It appears that the Georgia Court of Appeals narrowly interpreted the phrase “on behalf of” in a non-solicitation clause to prevent application of a non-solicitation provision to support a breach of contract claim. Although the parties did not dispute that the Clause applied to clients who transacted business with the plaintiff, Atlantic Insurance Brokers LLC (“AIB”), and dealt with the agent (“Phillips”) during the course of the relationship, the Court nonetheless concluded that there was no breach of the Agreement.

The Clause provided, in pertinent part, that

Phillips covenants that during the term of this Agreement, and for a period of two (2) years following termination of this Agreement for any reason, he shall not at any time, directly or indirectly, solicit, sell, attempt to divert or provide competing insurance services or coverages to any insureds who transacted business with AIB and with whom Phillips dealt with on behalf of AIB and had material contact . . . .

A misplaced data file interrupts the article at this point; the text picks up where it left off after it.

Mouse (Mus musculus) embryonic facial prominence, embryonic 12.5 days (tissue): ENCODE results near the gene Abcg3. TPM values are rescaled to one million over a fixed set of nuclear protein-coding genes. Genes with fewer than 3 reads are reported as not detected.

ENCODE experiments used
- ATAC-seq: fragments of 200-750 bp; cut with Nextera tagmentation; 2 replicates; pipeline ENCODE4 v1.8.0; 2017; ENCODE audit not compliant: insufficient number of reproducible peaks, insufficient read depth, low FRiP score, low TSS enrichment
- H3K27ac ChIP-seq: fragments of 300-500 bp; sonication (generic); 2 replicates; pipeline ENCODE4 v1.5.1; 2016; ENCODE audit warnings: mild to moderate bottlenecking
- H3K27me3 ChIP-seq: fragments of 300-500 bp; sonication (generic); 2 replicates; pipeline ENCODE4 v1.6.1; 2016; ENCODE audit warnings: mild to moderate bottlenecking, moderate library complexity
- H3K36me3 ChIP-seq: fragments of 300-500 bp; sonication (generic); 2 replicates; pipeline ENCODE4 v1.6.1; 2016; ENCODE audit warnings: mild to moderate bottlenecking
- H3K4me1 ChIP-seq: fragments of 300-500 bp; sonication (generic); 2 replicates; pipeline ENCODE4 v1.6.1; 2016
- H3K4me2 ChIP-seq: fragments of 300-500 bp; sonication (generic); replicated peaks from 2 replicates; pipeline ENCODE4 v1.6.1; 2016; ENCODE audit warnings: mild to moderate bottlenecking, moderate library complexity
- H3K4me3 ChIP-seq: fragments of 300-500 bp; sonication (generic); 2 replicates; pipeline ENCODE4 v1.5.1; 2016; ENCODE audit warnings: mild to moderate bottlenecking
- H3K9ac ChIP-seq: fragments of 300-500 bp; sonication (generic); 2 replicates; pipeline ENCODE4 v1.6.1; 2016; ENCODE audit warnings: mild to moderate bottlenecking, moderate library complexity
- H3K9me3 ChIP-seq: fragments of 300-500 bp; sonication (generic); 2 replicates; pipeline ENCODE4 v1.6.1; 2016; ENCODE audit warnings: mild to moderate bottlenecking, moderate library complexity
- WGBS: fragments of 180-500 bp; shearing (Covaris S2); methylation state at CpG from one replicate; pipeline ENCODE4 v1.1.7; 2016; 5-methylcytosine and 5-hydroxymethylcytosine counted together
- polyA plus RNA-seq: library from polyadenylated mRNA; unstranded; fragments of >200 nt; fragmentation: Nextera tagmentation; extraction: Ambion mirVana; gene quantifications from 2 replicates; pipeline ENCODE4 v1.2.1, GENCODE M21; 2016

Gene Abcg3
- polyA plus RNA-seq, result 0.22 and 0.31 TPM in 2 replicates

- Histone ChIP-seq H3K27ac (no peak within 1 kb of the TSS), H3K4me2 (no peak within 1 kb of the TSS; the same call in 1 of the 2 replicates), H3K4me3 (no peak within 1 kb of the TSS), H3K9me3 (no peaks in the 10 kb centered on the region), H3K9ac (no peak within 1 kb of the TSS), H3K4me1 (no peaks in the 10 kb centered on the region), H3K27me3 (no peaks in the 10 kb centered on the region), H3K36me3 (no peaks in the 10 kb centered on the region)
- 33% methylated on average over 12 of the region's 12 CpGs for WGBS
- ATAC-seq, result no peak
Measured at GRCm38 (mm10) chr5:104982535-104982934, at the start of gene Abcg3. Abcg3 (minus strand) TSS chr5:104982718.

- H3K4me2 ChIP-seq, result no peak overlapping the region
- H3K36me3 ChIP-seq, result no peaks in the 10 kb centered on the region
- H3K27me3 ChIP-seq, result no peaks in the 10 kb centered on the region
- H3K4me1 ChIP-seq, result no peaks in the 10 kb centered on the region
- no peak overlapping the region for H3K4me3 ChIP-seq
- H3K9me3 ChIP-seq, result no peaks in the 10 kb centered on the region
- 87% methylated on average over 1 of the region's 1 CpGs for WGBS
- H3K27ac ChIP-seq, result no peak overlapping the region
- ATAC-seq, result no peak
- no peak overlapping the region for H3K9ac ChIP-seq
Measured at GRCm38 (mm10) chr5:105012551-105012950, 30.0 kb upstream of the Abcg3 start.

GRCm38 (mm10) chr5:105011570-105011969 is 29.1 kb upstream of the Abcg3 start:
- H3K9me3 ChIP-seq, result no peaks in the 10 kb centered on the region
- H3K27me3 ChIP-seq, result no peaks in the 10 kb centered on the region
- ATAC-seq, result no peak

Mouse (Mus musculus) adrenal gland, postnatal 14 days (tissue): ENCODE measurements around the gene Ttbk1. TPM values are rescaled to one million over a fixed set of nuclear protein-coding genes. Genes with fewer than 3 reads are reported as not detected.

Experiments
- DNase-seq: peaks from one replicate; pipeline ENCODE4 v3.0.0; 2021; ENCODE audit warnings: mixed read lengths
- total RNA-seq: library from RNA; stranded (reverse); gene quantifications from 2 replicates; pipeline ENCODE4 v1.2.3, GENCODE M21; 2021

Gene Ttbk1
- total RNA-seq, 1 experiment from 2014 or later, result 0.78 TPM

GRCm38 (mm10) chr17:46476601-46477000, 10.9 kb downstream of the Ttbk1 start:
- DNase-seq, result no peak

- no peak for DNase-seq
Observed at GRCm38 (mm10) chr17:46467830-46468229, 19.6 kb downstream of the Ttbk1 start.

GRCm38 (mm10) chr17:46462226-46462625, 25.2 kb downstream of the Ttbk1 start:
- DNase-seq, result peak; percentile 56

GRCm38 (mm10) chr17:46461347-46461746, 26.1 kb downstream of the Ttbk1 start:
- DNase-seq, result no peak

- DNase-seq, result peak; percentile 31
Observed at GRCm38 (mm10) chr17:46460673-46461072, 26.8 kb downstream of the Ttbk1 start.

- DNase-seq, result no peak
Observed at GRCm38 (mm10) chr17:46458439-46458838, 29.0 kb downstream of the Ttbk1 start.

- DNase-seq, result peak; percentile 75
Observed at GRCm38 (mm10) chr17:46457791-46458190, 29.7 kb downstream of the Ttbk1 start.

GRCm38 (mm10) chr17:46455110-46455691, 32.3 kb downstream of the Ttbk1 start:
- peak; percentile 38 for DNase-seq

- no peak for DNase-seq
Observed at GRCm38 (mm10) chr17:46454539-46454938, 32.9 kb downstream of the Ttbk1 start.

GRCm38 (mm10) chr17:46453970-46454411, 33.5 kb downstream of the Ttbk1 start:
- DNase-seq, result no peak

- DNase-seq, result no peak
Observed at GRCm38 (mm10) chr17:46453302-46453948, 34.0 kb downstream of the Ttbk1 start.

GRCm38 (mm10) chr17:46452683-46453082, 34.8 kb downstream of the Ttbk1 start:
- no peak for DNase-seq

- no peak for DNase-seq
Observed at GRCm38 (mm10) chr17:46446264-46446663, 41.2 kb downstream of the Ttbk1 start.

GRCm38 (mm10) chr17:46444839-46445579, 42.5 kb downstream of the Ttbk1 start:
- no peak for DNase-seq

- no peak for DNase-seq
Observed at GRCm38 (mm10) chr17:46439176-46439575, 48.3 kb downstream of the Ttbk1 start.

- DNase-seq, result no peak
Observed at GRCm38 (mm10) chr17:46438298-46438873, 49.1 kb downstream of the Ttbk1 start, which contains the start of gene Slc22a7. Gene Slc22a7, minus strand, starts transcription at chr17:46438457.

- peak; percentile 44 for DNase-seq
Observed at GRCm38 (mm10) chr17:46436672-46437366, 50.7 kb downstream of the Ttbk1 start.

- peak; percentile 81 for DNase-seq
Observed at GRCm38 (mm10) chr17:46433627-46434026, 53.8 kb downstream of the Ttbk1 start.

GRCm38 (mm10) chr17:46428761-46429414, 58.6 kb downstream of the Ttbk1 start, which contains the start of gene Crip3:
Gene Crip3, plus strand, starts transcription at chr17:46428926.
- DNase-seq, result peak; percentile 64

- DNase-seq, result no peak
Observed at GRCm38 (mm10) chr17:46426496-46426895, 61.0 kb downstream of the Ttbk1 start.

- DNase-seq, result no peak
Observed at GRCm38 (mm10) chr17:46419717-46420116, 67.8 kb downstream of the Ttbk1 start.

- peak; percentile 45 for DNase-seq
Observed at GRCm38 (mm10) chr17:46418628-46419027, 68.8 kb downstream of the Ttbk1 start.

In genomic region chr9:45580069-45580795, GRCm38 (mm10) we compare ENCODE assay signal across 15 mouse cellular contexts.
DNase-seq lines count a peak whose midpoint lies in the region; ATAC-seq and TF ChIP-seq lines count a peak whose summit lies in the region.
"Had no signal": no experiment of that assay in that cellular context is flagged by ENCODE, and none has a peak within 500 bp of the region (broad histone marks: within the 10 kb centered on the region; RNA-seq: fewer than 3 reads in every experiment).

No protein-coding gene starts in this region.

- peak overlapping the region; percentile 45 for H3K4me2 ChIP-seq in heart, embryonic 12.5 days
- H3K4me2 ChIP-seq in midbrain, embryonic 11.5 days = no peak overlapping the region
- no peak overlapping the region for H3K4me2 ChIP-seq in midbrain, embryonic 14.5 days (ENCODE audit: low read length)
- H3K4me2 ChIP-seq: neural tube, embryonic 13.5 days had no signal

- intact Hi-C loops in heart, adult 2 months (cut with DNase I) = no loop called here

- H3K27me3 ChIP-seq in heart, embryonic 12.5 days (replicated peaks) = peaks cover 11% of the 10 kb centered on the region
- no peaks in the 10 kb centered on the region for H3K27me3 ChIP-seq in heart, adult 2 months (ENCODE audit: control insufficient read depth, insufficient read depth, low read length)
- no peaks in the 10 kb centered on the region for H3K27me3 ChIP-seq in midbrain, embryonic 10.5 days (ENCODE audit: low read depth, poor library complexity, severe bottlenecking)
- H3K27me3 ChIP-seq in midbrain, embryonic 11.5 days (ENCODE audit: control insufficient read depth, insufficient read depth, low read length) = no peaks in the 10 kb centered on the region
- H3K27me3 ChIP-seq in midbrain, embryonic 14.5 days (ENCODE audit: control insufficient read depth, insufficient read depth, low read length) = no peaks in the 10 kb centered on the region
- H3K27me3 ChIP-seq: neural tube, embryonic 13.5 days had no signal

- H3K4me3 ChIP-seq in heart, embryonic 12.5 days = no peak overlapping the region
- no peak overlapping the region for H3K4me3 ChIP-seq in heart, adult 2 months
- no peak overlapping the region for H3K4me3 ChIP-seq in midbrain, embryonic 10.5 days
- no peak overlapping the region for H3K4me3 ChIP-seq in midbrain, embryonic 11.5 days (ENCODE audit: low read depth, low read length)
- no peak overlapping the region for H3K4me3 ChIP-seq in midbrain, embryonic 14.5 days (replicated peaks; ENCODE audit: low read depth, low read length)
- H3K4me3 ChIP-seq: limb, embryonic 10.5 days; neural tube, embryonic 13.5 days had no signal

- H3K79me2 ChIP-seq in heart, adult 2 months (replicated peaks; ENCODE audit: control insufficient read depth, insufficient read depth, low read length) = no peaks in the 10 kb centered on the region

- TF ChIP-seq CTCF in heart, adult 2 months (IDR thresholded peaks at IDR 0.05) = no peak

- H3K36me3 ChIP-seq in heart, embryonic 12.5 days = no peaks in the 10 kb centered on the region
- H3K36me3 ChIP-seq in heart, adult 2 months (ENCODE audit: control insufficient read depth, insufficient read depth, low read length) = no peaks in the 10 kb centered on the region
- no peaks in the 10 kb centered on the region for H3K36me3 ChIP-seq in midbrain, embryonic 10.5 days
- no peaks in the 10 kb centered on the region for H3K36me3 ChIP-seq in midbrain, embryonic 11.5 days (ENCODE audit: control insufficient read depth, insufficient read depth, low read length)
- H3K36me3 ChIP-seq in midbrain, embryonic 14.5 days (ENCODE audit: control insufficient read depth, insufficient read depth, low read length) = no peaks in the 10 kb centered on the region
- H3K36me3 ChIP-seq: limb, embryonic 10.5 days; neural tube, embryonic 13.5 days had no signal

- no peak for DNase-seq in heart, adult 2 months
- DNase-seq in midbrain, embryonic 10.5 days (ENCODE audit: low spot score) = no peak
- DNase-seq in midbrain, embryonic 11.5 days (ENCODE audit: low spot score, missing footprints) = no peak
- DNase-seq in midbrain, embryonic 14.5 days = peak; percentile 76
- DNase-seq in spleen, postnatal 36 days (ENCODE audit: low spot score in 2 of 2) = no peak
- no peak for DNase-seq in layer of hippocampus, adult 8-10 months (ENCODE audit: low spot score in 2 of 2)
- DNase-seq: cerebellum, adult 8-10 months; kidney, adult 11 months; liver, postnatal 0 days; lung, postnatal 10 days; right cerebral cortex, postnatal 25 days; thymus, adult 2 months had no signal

Atlantic Ins. Brokers LLC v. Slade Hancock Agency Inc., Case No. A07A1177, 07 FCDR 3002 ( 10/12/07).

In some unusual facts, the client at issue, 24/7 contacted Phillips for assistance in procuring insurance after Phillips left AIB but before the Agreement terminated. He referred the business to AIB to assist him in procuring insurance. AIB assisted in procuring the insurance for 24/7 (splitting the commission with Phillips’s new employer), but the insurer declined to renew the policy the following year. 24/7 again asked Phillips for help, and he brokered insurance for them through his new company, without assistance from AIB. AIB sued, alleging that 24/7 was an insured covered by the Clause, and thus Phillips breached the agreement. The Court rejected AIB’s claim because AIB did not ask Phillips to work with 24/7. In other words, it appears that the Court may have equated the phrase “on behalf of” to be equivalent to “at the request of.” Although the factual scenario is highly unique, one should consider whether through its interpretation of the agreement the Court created unusual defenses in upcoming breach of contract cases about the meaning of “on behalf of.”